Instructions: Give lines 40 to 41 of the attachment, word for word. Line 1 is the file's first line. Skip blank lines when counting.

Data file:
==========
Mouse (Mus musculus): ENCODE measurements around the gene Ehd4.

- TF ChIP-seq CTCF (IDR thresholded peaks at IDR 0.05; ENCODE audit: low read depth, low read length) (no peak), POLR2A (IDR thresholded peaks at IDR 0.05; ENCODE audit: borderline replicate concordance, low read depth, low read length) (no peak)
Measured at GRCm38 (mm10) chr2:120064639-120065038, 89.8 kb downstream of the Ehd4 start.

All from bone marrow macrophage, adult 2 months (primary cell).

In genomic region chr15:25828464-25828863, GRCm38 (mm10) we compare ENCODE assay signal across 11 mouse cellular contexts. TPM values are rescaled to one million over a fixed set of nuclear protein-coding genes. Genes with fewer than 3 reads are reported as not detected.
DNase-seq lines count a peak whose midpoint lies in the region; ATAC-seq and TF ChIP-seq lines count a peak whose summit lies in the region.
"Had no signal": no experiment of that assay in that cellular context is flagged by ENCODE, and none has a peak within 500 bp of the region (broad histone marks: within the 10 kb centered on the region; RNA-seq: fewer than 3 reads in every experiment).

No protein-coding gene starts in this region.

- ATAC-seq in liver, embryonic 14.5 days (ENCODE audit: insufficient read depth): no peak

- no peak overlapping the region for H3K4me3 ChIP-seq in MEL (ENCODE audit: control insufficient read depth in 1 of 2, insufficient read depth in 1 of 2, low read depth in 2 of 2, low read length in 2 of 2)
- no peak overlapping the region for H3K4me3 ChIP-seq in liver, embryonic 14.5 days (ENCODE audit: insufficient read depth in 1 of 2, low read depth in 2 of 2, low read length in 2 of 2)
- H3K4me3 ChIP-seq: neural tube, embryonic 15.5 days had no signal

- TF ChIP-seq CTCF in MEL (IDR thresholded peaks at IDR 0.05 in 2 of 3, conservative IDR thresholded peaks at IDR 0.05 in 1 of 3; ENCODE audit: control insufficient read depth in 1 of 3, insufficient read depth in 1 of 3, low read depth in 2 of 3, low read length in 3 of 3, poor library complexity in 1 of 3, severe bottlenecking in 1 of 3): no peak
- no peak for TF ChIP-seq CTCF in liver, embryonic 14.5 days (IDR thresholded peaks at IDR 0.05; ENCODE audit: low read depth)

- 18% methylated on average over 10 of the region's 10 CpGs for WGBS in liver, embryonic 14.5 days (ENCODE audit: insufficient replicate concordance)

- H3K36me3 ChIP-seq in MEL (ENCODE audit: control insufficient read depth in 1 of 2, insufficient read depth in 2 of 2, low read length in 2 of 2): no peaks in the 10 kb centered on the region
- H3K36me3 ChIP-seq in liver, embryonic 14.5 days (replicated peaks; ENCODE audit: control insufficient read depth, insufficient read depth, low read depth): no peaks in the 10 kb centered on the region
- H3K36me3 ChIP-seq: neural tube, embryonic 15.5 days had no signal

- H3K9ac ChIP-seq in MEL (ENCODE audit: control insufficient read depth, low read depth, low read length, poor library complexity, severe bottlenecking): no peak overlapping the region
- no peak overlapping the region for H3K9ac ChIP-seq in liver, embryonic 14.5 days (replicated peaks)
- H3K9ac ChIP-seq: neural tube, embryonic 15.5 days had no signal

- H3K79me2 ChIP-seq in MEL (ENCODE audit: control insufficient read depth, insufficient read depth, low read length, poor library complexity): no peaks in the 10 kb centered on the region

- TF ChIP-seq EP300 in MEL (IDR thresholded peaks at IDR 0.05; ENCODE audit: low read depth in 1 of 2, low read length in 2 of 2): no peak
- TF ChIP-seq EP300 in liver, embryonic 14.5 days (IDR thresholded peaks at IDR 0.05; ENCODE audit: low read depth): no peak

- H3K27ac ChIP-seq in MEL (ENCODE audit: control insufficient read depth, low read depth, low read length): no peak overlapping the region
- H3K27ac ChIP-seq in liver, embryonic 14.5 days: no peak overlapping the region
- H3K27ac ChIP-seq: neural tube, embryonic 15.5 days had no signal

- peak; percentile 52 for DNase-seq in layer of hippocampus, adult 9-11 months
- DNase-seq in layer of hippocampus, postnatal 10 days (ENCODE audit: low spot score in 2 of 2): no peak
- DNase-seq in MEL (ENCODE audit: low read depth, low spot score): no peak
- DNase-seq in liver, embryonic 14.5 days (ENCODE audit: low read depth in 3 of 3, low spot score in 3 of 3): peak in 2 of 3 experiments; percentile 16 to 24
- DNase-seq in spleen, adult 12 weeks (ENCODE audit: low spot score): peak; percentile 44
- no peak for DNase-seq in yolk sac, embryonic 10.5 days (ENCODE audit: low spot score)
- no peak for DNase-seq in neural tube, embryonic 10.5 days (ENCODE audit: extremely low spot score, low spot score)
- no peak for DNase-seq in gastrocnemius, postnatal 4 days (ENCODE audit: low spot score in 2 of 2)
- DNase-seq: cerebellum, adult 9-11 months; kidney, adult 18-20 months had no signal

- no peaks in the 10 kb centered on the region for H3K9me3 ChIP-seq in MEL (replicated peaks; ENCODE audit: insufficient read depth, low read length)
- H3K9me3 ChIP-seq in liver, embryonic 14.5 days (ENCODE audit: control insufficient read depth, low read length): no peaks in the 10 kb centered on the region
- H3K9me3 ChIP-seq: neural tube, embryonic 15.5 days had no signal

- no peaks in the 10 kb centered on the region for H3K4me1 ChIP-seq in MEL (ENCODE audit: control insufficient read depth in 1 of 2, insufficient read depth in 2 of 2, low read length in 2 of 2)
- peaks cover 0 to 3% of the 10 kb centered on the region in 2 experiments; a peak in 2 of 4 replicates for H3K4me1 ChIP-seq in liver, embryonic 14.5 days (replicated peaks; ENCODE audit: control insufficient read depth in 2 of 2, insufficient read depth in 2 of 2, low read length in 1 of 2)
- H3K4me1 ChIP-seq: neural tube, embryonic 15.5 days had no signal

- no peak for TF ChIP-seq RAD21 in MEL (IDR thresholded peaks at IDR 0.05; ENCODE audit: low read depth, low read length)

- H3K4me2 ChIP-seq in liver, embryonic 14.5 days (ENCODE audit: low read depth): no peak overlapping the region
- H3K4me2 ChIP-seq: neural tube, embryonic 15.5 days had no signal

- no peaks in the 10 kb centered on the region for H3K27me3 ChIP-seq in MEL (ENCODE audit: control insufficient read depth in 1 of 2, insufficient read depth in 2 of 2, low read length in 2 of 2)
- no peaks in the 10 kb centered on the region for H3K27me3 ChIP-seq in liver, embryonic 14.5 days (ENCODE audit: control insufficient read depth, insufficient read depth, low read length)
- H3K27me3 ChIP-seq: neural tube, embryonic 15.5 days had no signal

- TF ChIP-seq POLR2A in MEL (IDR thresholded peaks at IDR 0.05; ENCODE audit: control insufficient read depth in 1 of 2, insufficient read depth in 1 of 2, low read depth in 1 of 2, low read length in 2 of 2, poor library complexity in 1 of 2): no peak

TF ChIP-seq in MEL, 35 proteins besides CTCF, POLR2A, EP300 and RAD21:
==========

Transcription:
- no peaks in the 10 kb centered on the region for H3K4me1 ChIP-seq in MEL (ENCODE audit: control insufficient read depth in 1 of 2, insufficient read depth in 2 of 2, low read length in 2 of 2)
- peaks cover 0 to 3% of the 10 kb centered on the region in 2 experiments; a peak in 2 of 4 replicates for H3K4me1 ChIP-seq in liver, embryonic 14.5 days (replicated peaks; ENCODE audit: control insufficient read depth in 2 of 2, insufficient read depth in 2 of 2, low read length in 1 of 2)